By Stacey Ritzen, WCI Contributor
When starting a new job, it makes sense that you’d want to roll your retirement account into your new employer's plan. After all, it’s easier to manage your funds in one account than in multiple accounts, and you can avoid having to pay additional maintenance fees and/or expense ratios to manage just one account. For most people who have employer-sponsored 401(k) accounts, this is a relatively easy and straightforward process. But things get a little bit more complicated when dealing with 403(b) and 457(b) retirement accounts, and you may be wondering if it’s a good idea to roll a 403(b) into a 457(b) (or even if you can).
Here's what you need to know.
What’s the Difference Between a 403(b) and a 457(b)?
The most significant difference between a 403(b) and a 457(b) is that a 403(b) is your money and money in a 457(b) still technically belongs to your employer. It is deferred compensation. That doesn't matter so much in a governmental 457(b), since the money is held in trust for you, but with a non-governmental 457(b), it's possible you could lose that money to your employer's creditors if your employer goes bankrupt (here at the WCI, we're still trying to find a doctor who has lost 457(b) money that way).
Another big difference between the two different retirement accounts is that nonprofits, including public schools and some ministries, offer a 403(b). A 457(b), while also eligible to nonprofit employees, is primarily offered by state and local government institutions. In some instances, nonprofits may even offer both 403(b) and 457(b) plans.
In both occurrences, 403(b) and 457(b) plans are funded by tax-deferred dollars, and income tax is paid at the time of withdrawal. But while a 403(b) pays out similarly to a traditional 401(k) plan—in that withdrawals can be made penalty-free once you reach 59 1/2—457(b) withdrawals differ slightly.
Withdrawing funds from a 457(b) is complicated and difficult while still employed with the plan sponsor. However, once you switch jobs, you can access your money anytime, at any age, without getting dinged with the 10% early withdrawal penalty. That's how a governmental 457(b) works, anyway. But there are disadvantages when it comes to some non-governmental plans that have relatively poor distribution options—such as requiring you to withdraw the entire 457(b) balance in the year you leave the employer, which can result in withdrawals being taxed at the same or an even higher tax rate than you had at the time of contribution.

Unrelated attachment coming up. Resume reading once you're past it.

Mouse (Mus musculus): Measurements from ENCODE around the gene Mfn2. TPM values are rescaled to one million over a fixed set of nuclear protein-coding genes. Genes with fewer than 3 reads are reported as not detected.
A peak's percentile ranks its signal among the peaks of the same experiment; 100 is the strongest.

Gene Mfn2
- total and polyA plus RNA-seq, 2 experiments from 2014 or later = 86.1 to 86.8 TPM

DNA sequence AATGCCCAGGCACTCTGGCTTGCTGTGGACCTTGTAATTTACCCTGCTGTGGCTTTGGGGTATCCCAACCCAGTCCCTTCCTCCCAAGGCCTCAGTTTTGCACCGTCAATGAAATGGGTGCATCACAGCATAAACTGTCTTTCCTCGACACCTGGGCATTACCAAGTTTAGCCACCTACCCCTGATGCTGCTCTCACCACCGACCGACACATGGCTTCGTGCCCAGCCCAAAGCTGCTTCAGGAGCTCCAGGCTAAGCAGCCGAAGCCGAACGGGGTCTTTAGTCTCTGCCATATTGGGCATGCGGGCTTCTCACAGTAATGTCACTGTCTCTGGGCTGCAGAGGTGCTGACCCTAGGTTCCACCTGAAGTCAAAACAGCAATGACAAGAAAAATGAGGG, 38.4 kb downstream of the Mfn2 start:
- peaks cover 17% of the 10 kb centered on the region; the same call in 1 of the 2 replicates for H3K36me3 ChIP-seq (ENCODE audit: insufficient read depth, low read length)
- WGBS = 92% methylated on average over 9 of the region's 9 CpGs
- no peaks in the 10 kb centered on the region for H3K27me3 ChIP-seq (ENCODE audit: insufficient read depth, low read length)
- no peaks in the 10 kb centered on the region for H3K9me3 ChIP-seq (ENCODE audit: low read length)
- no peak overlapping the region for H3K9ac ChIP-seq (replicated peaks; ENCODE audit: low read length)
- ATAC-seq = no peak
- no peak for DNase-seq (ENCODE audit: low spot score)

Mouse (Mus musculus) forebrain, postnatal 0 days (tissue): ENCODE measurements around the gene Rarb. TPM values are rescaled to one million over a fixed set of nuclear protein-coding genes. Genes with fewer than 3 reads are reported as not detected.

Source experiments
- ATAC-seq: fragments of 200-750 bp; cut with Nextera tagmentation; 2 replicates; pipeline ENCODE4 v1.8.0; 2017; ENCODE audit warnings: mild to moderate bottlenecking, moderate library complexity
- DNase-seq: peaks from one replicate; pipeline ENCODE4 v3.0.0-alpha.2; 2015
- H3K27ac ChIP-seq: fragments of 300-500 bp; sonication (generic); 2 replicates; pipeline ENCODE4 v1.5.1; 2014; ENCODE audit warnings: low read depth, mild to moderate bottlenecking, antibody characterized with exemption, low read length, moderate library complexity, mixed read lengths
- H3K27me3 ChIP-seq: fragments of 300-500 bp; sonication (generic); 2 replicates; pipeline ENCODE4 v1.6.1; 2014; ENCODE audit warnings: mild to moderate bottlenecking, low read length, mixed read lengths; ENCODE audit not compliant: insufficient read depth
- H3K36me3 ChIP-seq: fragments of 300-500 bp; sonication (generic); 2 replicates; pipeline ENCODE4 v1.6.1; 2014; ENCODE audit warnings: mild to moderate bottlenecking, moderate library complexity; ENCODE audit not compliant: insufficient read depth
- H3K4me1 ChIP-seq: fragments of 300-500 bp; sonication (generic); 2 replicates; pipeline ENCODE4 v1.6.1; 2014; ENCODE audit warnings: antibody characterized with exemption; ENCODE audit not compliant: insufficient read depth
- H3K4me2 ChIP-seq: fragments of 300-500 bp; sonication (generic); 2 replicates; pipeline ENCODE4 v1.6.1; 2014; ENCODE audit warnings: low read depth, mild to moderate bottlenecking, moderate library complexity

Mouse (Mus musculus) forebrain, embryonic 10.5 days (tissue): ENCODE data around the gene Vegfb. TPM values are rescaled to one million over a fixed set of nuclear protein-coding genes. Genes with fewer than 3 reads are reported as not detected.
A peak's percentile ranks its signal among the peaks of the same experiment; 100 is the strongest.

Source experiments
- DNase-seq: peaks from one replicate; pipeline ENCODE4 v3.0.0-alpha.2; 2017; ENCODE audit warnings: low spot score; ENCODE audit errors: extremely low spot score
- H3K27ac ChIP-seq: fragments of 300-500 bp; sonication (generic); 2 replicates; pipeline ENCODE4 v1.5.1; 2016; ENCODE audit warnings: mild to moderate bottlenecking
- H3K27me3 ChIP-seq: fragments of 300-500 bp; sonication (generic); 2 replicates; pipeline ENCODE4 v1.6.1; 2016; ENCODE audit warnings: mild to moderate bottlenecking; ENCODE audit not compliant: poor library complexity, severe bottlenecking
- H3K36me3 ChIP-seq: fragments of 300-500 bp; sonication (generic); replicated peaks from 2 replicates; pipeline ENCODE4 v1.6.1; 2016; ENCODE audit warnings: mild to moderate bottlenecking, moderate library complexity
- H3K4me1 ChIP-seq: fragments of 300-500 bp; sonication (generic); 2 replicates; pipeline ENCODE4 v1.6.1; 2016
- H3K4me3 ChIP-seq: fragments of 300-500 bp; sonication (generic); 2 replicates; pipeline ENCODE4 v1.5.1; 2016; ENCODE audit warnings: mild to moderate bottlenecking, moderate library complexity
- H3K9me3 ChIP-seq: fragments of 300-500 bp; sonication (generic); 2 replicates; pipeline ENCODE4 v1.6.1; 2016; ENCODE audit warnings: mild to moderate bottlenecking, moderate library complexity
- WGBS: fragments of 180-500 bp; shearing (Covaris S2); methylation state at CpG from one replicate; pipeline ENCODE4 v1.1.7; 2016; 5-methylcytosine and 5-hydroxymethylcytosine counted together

Another difference between 403(b) and 457(b) accounts is contribution caps. In 2023, 403(b) accounts allow for total contributions of $66,000, including $22,500 from the employee, but 457(b) accounts are capped at $22,500 regardless of whether the employers or employees make the contributions.
And while both plans allow for catch-up contributions, 403(b)s grant an additional $15,000 over five years if you’ve worked for the same employer for at least 15 years. Meanwhile, 457(b)s give you three years leading up to the retirement age to double your annual contribution limits—just as long as you haven’t already maxed out your contribution.
More information here:
Is It Possible to Roll a 403(b) into a 457(b)?
Knowing the differences between 403(b) and 457(b) plans is fundamental to understanding whether you can roll the former account into the latter. In a word, yes, it is possible—as you can see from this handy rollover chart provided by the IRS. It essentially says that you indeed can roll a 403(b) over into a GOVERNMENTAL 457(b). However, the early withdrawal capabilities of the 457(b) present a unique challenge to those wanting to roll over a 403(b) into their new account.
In other words, just because you roll a 403(b) into a 457(b) doesn’t mean that you can access those funds penalty-free before retirement age. Instead, 457(b) plans require separate accounts within your account for rollovers from 403(b) accounts. While all of your money will be managed by the 457(b), the funds from the 403(b) will be held separately and, as such, will still be subject to the 10% early withdrawal penalty.
However, once you leave the employer that sponsors your 457(b) plan, you can access those funds as you like.
Other options are to roll that 403(b) into a traditional IRA (beware that could cause pro-rata issues if you do the Backdoor Roth IRA process each year), to roll it into a solo 401(k) if you have one or if you qualify to open one, to convert it to a Roth IRA (yes, there will be a tax bill) or to simply cash it out (tax bill plus a 10% penalty). Your new employer may also offer a 403(b) or 401(k), which is usually a better place to roll 403(b) money into than a 457(b).
More information here:
How Do I Roll Over My 403(b)?
Once you’re no longer employed at the job that you held your 403(b) account with, you will become eligible to roll over your account into your 457(b). Your current plan administrator should be able to help you with this. Just make sure that you have an account statement for the 403(b) that you want to roll to your 457(b) account, with your account number, balances, and the contact information for your former plan administrator.
You may need to fill out a basic form that your current plan administrator will process and send to your previous employer. It’s as easy as that!
If you need extra help with planning for retirement or have
questions about the best way to save your money in tax-protected accounts, hire a WCI-vetted professional to help you figure it out.
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